And men are not exactly immune to obesity either. According to Hamed Abdallah, professor of Andrology at Cairo University, obesity has a negative effect on the sexual ability as well as the fertility of the man. "In the marital relationship, male obesity makes it difficult mechanically for a man to perform. The stomach is large and the heavy body weight makes certain positions very difficult to perform. Also the hormonal disorders that result from obesity can increase the feminine hormone, estrogen, in a man leading to impotence, low sex drive. Further, because of the increased risk of diabetes, high blood pressure and hypertension -- all of these result in the disturbance of the blood flow to the genital organs which leads to obstruction of the erection. Moreover, hormonal disorder may lead to the absence of production of the sperm."
While less prevalent, obesity is spreading amongst children. "Obesity has a hereditary element accounting for not over two per cent of obesity cases. The real problem is that parents teach their children the eating habits that could result in their obesity," explained Shahine.
According to Maissa Shawqy, assistant professor of Public Health and Preventive Medicine, Faculty of Medicine, Cairo University, "According to the 1998 national survey conducted at the NNI, it was found that obesity escalated among school children and the reasons were poor eating behaviour, a non-interest in physical activity, skipping breakfast and the consumption of starchy food. The second problem is the media promotion of junk food," explained Shawqy, adding "Junk food is really bad for you because it is energy dense, made of white flour and saturated fats that block arteries in addition to the fact that they are full of food additives which promote cancer."
According to Safaa El-Hoseiny head of overweight clinic at the NNI the average number of calories that a child should eat is roughly 2000 calories daily. Not all calories are equal, though, and the problem today is that many children are basing their diets on junk food. Bassant Mahmoud is 11. When we met her, her hands were busily searching for the junk food that she keeps in her school bag. She explained that her parents would prefer that she ate more healthily, but that she eats junk food at school regardless.
With obesity's numerous dangers and social costs, combating fat is becoming a priority item on the national agenda and last April the regional consultation in preparation for the global strategy on diet, physical activity and health was held jointly by WHO and EMRO in Cairo.
On a more personal level, fighting obesity starts with the basics, a healthy diet. "In short, you have different kinds of food organised into a pyramid. Energy foods are on top of the food pyramid, namely fat and oils and at the bottom are the starchy foods and cereals that provide energy. The other pyramid is that of vitality which includes vitamins and minerals in vegetables and fresh fruits. The daily diet must include all these components," said Shahine.
"There also should be a pattern of physical activity which in our culture is rather random and sometimes nonexistent," added Abdel-Fattah. "I have women patients whom I tell that they should walk perhaps get down from the bus at an early stop and walk for 15 minutes. There are cases where they refuse to walk in the street simply because they are self-conscious and afraid of the mockery of the people watching them. Other obese women used to come to the clinic of the institute and would explain that their husbands and their mothers-in-law see them as fat and demand that they lose weight. The result is that they may become more stubborn and refuse to lose weight, just to spite their household."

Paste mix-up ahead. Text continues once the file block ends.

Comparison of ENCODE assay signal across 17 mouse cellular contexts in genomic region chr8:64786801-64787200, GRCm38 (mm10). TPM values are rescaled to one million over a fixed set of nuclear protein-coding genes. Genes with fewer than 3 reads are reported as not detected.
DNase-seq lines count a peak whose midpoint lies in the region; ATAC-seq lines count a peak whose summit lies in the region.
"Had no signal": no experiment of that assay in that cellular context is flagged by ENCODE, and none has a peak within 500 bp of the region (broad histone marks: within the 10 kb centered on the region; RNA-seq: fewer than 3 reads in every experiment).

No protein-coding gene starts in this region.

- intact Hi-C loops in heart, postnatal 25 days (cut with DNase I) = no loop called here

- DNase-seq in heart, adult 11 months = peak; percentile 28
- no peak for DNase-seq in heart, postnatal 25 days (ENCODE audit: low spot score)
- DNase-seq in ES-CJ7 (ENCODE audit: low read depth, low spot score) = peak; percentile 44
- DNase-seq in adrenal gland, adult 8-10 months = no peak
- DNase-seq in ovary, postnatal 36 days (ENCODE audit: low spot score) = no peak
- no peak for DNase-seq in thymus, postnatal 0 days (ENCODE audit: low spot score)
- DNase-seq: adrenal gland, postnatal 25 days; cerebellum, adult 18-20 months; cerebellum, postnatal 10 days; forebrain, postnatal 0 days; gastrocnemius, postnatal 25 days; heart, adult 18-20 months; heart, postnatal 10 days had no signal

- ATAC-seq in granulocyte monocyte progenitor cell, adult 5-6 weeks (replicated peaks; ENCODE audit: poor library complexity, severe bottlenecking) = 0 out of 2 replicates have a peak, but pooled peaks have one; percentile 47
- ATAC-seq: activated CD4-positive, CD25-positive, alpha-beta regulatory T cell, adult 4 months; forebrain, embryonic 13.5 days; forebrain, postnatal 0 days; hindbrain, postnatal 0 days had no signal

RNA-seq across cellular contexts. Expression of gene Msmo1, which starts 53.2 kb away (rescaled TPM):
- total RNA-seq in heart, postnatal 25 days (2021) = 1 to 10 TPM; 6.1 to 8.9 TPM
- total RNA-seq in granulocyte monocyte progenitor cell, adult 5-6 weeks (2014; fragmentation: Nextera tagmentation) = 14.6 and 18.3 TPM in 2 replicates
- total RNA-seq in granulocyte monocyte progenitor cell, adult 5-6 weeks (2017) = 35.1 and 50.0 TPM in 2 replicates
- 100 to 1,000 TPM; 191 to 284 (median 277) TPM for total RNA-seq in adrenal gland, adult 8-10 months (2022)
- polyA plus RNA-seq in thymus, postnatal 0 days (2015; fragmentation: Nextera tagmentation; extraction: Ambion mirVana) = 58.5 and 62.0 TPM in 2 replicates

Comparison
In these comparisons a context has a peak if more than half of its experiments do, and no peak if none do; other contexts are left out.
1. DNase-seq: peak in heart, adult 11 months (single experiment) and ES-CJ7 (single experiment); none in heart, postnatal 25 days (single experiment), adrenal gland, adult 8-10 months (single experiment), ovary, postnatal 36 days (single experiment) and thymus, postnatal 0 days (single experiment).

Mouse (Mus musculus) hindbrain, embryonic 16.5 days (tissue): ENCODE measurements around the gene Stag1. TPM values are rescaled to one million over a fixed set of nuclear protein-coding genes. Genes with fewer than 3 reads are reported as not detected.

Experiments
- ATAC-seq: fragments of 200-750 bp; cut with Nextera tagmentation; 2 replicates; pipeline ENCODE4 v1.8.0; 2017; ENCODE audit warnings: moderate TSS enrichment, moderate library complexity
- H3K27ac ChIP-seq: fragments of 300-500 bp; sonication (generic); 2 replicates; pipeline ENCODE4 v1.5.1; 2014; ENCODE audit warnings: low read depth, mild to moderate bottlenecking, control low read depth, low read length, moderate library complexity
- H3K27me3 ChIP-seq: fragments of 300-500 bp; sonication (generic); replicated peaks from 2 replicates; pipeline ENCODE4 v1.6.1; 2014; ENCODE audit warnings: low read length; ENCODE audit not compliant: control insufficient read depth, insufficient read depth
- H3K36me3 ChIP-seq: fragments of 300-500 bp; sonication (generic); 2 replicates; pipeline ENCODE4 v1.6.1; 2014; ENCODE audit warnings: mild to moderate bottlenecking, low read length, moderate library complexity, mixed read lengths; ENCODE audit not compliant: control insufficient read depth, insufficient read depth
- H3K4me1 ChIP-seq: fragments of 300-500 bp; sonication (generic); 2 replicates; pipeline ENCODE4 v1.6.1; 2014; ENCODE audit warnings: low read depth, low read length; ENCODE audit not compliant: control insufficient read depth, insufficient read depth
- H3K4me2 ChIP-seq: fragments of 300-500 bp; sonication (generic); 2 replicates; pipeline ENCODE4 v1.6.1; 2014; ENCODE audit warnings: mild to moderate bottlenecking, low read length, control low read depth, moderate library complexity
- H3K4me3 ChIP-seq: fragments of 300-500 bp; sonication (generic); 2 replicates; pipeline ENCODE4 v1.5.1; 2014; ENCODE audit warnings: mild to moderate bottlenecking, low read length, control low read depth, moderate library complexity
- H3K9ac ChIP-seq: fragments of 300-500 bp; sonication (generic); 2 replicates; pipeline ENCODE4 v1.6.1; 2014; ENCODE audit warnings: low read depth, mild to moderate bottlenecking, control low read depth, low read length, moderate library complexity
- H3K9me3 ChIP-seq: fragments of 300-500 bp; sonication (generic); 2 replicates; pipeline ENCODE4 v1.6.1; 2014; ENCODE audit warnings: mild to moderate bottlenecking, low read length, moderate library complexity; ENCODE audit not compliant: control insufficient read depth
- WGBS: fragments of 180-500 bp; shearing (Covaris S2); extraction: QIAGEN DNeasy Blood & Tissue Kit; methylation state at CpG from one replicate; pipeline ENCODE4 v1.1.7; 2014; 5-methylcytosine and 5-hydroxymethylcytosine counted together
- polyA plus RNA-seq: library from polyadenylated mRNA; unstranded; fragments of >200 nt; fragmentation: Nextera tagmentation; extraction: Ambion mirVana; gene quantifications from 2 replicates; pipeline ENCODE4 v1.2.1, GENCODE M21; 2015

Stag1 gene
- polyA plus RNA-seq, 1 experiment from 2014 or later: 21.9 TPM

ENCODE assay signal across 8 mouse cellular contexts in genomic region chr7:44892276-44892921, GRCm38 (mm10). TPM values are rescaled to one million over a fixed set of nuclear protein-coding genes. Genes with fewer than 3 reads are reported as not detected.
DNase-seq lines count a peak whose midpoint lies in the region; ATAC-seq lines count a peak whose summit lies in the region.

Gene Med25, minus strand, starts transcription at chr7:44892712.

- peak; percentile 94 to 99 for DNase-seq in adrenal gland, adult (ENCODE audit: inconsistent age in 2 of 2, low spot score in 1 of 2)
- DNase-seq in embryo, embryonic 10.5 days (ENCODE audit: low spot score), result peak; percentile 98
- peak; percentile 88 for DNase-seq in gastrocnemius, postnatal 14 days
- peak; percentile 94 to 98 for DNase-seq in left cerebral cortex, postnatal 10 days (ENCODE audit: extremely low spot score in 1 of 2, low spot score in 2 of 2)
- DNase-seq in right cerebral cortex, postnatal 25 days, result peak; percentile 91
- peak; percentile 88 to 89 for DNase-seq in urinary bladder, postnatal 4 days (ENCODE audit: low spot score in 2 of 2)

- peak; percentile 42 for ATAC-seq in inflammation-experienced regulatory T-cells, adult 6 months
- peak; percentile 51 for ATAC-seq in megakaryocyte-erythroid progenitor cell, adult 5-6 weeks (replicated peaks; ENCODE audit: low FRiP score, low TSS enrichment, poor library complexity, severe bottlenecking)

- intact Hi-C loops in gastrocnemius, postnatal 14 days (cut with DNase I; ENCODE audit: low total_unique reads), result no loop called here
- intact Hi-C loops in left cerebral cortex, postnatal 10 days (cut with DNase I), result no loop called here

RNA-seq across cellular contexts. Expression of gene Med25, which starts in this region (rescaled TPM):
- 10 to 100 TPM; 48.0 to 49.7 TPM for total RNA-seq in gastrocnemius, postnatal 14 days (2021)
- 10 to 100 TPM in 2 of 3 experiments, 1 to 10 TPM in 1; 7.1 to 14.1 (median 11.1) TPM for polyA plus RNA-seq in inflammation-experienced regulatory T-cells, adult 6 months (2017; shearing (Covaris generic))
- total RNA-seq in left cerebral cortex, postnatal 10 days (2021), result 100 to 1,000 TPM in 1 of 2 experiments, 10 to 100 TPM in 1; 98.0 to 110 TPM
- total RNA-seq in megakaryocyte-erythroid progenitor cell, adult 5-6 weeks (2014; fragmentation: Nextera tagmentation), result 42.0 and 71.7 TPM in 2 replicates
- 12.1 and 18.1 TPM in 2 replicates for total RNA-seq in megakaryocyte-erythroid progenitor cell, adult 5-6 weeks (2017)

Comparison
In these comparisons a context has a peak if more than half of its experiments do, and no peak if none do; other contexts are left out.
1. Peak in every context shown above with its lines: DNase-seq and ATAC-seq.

Ultimately, however, the golden rule to dieting seems to be to cut down and not to cut out.
According to Dr Farouk Shahine
Diuretics : are artificial. These are generally harmful to your health, as any weight shed is from your body's water supply. Vital minerals may be lost, and kidney damage could ensue. Some diuretic medications could bring about diabetes.
the don'ts of the diet world:
Appetite suppressants: are proven to have dangerous side effects on the brain's functions.
The Thyroxin Gland Hormone: is an agent increasing the metabolic rate, but suppressing the natural function of the thyroxin gland. When a patient stops using the hormone additive, he or she will start feeling very sluggish, as the thyroxin gland's capabilities have declined in the meantime.
Medications blocking fat absorption: are intended for use while dieting, working to block the body from absorbing up to a third of the consumed fat. However, this also prevents the body from utilising beneficial fats, such as the essential fatty acids needed for a vital metabolism. Fatty acids act as the carrier of the fat-soluble vitamins A, D, E and K, and so these medications can do more harm than good to the body.
Cosmetic Surgery: Such surgeries are not recommended except in extreme cases of morbid obesity, technically defined as a person weighing at least twice their healthy weight. In this case, obesity becomes life-endangering, and surgery is a necessity. For purely cosmetic reasons, however, surgery is not a wise choice.
Liposuction: does not lose much weight, but it reshapes and contours the body. It is not a quick and easy substitute for a regular diet and exercise programme, but is only recommended as a follow-up after one. Liposuction itself will only eliminate two to three kilogrammes of fats and water, and so by itself does little good.
The chemical diet: allows for the incomplete oxidation of food, as well as creating unwelcome byproducts such as beta hydroxic protereic acid and acetone. These are dangerous, with the attendant risk of damage to brain cells and even the stopping of the heart and the kidneys.